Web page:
11,000-year-old Perak man finally has a face


A team of Universiti Sains Malaysia (USM) researchers and 3D graphics expert from Brazil, Cicero Moraes, had used the 3D virtual reconstruction method to reconstruct the Perak Man’s facial features. – Bernama photo

KUALA LUMPUR (Feb 25): Perak Man, the 11,000-year-old skeletal remains found 30 years ago in the Lenggong Valley, Perak, finally has a face.

A team of Universiti Sains Malaysia (USM) researchers and 3D graphics expert from Brazil, Cicero Moraes, had used the 3D virtual reconstruction method to reconstruct the Perak Man’s facial features.

Oral and Maxillofacial Radiology lecturer at USM School of Dental Sciences Dr Johari Yap, who is also one of the researchers, said the project was mooted two years ago by Senior Consultant Neurosurgeon Prof Datuk Dr Jafri Malin Abdullah.

Sharing the story with Bernama, Johari said Dr Jafri, who had conducted many studies related to neuroscience and cognitive, had invited him to reconstruct the hypothetical face of Perak Man.

Johari, who has the expertise in craniofacial imaging and 3D reconstruction and analysis of faces and skulls, said a copy of the original skull was made using computed tomography (CT) and  3D printing.

Johari said before reconstructing the face, Moraes needed information such as gender, age and lineage to produce facial tissue based on the average tissue thickness measured during previous studies.

“Once the face is formed, we will discuss about eye colour, skin colour and hair based on forensic anthropology.

“Because Perak Man is referred to as Australo-Melanesian and the descendent of Negrito ethnic group, the features of Negrito people greatly influence the final image,” he said.

Perak Man, the most complete skeleton found in Southeast Asia, was uncovered at Gua Gunung Runtuh by a team of archaeologists led by Prof Datuk Dr Zuraina Majid in 1990.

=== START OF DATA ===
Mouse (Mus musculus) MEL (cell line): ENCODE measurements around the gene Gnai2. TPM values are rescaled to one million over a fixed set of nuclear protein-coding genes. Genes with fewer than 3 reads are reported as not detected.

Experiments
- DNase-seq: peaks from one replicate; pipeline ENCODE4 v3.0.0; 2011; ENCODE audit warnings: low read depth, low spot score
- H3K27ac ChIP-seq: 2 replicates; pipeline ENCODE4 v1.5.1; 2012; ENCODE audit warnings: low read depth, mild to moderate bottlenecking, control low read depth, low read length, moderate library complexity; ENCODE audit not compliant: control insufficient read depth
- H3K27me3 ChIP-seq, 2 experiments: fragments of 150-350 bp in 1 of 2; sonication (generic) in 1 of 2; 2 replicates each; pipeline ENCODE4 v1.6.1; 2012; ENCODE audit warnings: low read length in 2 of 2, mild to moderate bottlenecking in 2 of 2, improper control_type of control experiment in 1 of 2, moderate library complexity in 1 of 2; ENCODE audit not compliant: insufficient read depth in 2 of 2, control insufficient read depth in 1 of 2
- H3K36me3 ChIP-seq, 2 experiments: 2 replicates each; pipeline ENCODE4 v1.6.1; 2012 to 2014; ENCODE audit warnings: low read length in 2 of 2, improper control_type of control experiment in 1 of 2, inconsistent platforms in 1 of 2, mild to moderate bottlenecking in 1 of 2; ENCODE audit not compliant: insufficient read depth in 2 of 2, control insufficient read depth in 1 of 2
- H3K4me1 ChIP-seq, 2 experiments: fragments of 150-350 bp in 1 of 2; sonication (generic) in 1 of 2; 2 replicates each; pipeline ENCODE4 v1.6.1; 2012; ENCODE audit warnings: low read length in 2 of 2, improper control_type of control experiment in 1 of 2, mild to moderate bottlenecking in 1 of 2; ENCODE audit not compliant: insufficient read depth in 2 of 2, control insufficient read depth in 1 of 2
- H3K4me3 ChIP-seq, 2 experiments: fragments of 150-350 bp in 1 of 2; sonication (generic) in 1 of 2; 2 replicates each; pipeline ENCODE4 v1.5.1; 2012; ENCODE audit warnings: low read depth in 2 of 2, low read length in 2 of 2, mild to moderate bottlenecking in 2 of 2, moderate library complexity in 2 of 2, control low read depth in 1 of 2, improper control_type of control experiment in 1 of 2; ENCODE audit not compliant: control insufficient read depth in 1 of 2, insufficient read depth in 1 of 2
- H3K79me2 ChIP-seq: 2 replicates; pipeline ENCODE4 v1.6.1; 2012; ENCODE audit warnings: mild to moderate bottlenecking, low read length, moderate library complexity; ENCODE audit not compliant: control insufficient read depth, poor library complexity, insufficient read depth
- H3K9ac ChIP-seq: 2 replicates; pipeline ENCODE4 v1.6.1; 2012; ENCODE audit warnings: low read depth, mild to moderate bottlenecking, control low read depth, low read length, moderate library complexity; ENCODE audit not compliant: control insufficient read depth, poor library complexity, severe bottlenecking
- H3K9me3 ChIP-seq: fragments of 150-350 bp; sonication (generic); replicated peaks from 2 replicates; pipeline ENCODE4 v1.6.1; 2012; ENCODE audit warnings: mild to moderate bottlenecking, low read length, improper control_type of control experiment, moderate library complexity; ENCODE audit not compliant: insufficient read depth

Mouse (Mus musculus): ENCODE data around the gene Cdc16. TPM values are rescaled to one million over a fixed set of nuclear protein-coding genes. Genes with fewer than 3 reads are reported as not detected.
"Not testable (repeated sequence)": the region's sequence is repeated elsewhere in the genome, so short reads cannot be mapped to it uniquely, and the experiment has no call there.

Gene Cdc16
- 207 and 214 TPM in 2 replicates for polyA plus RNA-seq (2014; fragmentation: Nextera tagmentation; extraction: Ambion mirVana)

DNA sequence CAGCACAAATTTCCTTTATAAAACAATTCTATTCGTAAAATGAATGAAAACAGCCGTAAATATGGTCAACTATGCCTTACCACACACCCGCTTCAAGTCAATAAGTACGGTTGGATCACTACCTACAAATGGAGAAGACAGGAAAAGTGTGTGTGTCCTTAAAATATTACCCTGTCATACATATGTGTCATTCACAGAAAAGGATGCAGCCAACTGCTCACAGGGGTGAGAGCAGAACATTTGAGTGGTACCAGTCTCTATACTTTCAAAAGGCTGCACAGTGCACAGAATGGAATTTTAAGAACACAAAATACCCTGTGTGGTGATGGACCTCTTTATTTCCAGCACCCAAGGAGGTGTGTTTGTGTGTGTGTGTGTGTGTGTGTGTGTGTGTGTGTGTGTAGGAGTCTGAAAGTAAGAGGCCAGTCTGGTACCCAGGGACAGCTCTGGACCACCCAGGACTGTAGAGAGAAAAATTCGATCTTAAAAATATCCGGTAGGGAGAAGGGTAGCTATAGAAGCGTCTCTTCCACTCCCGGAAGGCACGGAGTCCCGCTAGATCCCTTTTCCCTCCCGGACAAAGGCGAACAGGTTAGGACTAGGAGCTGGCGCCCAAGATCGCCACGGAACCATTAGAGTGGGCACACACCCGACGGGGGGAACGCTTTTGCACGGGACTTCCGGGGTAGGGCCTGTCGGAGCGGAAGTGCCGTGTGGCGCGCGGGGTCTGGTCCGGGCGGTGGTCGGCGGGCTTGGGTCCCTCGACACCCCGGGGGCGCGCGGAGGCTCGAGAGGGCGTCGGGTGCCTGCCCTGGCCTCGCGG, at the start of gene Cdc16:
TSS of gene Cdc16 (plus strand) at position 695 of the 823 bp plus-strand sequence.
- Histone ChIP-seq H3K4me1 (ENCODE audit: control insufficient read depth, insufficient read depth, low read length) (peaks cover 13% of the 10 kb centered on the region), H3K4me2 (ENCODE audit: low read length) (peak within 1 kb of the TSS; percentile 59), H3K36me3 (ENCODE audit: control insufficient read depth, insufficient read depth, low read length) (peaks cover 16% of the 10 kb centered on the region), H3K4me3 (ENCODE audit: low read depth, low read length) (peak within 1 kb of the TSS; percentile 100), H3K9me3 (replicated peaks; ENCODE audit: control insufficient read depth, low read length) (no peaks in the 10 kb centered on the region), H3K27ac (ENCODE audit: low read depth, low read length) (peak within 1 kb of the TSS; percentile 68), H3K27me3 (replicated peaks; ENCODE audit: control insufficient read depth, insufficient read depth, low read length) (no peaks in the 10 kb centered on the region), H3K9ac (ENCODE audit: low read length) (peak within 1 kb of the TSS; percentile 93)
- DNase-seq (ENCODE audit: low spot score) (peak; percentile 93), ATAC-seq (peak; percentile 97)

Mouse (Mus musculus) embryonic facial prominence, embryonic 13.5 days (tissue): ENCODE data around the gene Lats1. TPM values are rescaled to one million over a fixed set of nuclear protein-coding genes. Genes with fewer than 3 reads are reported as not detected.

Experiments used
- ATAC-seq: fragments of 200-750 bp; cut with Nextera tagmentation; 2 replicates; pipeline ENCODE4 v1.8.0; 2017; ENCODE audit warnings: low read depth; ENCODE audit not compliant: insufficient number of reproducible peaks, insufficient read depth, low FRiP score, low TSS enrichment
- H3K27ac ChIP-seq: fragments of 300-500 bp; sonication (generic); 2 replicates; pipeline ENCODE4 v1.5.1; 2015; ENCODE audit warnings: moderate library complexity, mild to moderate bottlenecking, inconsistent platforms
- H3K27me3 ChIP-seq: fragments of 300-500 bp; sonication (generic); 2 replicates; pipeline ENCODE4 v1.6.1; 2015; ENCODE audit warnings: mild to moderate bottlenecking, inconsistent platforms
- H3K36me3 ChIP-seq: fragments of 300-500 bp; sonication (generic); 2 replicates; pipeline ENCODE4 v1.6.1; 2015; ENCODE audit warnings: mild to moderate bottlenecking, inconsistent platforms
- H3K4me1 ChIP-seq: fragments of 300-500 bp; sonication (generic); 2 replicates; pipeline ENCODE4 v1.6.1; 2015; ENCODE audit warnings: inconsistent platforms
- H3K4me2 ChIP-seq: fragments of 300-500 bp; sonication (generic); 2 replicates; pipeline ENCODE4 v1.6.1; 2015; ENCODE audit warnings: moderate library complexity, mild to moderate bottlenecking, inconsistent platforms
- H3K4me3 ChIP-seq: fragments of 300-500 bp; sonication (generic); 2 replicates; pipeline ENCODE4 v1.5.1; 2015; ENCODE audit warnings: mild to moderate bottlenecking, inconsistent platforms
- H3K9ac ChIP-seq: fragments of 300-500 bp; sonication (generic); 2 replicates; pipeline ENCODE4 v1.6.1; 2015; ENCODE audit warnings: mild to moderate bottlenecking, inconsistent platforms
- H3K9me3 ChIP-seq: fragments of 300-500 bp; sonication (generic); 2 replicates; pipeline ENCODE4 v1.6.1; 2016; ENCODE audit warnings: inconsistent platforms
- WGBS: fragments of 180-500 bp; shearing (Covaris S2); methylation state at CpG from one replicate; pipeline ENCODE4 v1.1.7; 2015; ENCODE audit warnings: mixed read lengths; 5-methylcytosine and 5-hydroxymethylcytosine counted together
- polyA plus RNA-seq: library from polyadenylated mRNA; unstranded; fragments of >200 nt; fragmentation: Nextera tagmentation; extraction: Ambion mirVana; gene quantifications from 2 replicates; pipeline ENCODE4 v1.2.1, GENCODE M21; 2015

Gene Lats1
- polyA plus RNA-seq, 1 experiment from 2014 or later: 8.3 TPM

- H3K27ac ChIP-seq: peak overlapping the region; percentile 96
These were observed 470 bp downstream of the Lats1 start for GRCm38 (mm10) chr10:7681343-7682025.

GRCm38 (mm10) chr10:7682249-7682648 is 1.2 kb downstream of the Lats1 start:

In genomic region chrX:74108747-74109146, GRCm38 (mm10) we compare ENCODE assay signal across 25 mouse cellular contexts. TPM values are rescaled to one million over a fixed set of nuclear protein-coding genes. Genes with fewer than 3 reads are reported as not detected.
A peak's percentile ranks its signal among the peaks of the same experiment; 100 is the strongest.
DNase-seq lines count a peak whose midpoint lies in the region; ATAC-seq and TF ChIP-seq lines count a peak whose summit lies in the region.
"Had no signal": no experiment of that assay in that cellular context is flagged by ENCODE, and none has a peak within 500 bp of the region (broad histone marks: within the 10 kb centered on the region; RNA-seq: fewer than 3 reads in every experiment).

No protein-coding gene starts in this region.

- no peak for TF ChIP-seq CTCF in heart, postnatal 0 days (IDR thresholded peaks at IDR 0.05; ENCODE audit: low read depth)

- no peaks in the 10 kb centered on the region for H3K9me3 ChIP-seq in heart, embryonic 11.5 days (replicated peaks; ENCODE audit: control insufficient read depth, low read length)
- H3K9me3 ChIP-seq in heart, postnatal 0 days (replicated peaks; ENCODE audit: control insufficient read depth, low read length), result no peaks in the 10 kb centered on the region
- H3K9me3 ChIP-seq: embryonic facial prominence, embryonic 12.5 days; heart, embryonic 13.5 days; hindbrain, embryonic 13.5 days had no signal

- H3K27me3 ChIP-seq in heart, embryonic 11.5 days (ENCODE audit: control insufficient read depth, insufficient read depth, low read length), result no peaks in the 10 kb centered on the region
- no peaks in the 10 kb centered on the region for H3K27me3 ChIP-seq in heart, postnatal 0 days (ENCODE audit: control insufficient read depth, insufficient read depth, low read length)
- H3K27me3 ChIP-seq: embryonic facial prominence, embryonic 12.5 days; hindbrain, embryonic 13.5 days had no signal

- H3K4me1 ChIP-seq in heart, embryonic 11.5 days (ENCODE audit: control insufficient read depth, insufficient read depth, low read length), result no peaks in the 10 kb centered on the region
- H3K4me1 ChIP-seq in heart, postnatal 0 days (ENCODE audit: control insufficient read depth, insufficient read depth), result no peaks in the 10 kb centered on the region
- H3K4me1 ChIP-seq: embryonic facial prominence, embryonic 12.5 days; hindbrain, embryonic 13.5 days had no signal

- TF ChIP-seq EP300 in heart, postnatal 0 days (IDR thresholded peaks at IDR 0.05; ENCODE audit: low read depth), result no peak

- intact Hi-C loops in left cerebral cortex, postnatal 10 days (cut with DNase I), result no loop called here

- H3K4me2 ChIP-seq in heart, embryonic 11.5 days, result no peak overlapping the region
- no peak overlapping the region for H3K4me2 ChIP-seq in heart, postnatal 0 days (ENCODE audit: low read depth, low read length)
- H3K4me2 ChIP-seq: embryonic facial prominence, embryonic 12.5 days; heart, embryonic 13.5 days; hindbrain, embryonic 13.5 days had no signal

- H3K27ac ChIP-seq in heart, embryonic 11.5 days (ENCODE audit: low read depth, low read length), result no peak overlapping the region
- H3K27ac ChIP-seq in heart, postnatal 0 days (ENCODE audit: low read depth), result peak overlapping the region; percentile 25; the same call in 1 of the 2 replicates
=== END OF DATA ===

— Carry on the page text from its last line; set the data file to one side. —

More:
The excavation revealed a 10,000–11,000-year-old primary burial site of an adult human buried in the foetal position.

The funerary artefacts indicate that Perak Man was highly respected, as he was buried at  the centre of the highest cave in Lenggong, and he was the only person buried there.

Apart from Johari, Dr Jafri and Moraes, four other researchers are USM Centre for Global Archaeological Research director Prof Datuk Dr Mokhtar Saidin, Dr Helmi Hadi from USM School of Health Sciences, Prof Dr Zainul Ahmad Rajion from USM School of Dental Sciences and USM School of the Arts lecturer Norshahidan Mohamad.

Johari said the estimated volume of Perak Man’s intracranial volume (ICV) was 1,204.91 mL, which was smaller than modern humans’ cranial capacity of between 1,312 mL and 1,479 mL and this may indicate a physical handicap.

“Despite being born with a physical handicap, Perak Man survived and lived a nomadic hunting and gathering lifestyle, probably due to considerable care given to him. He may have overcame his physical handicap by developing proficient hunting skills, or perhaps he rarely hunted and took on other tasks.

“Based on his presumed status, Perak Man was likely a respected person in the group and, perhaps, a shaman and the most knowledgeable person in the group regarding survival, hunting, gathering, and other aspects of Palaeolithic daily life.

“Perak Man likely lived as a hunter, similar to the lifestyle of the Negrito ethnic group, which could be the descendant of Perak Man,” the researchers wrote in an editorial published in the Malaysian Journal of Medical Sciences. – Bernama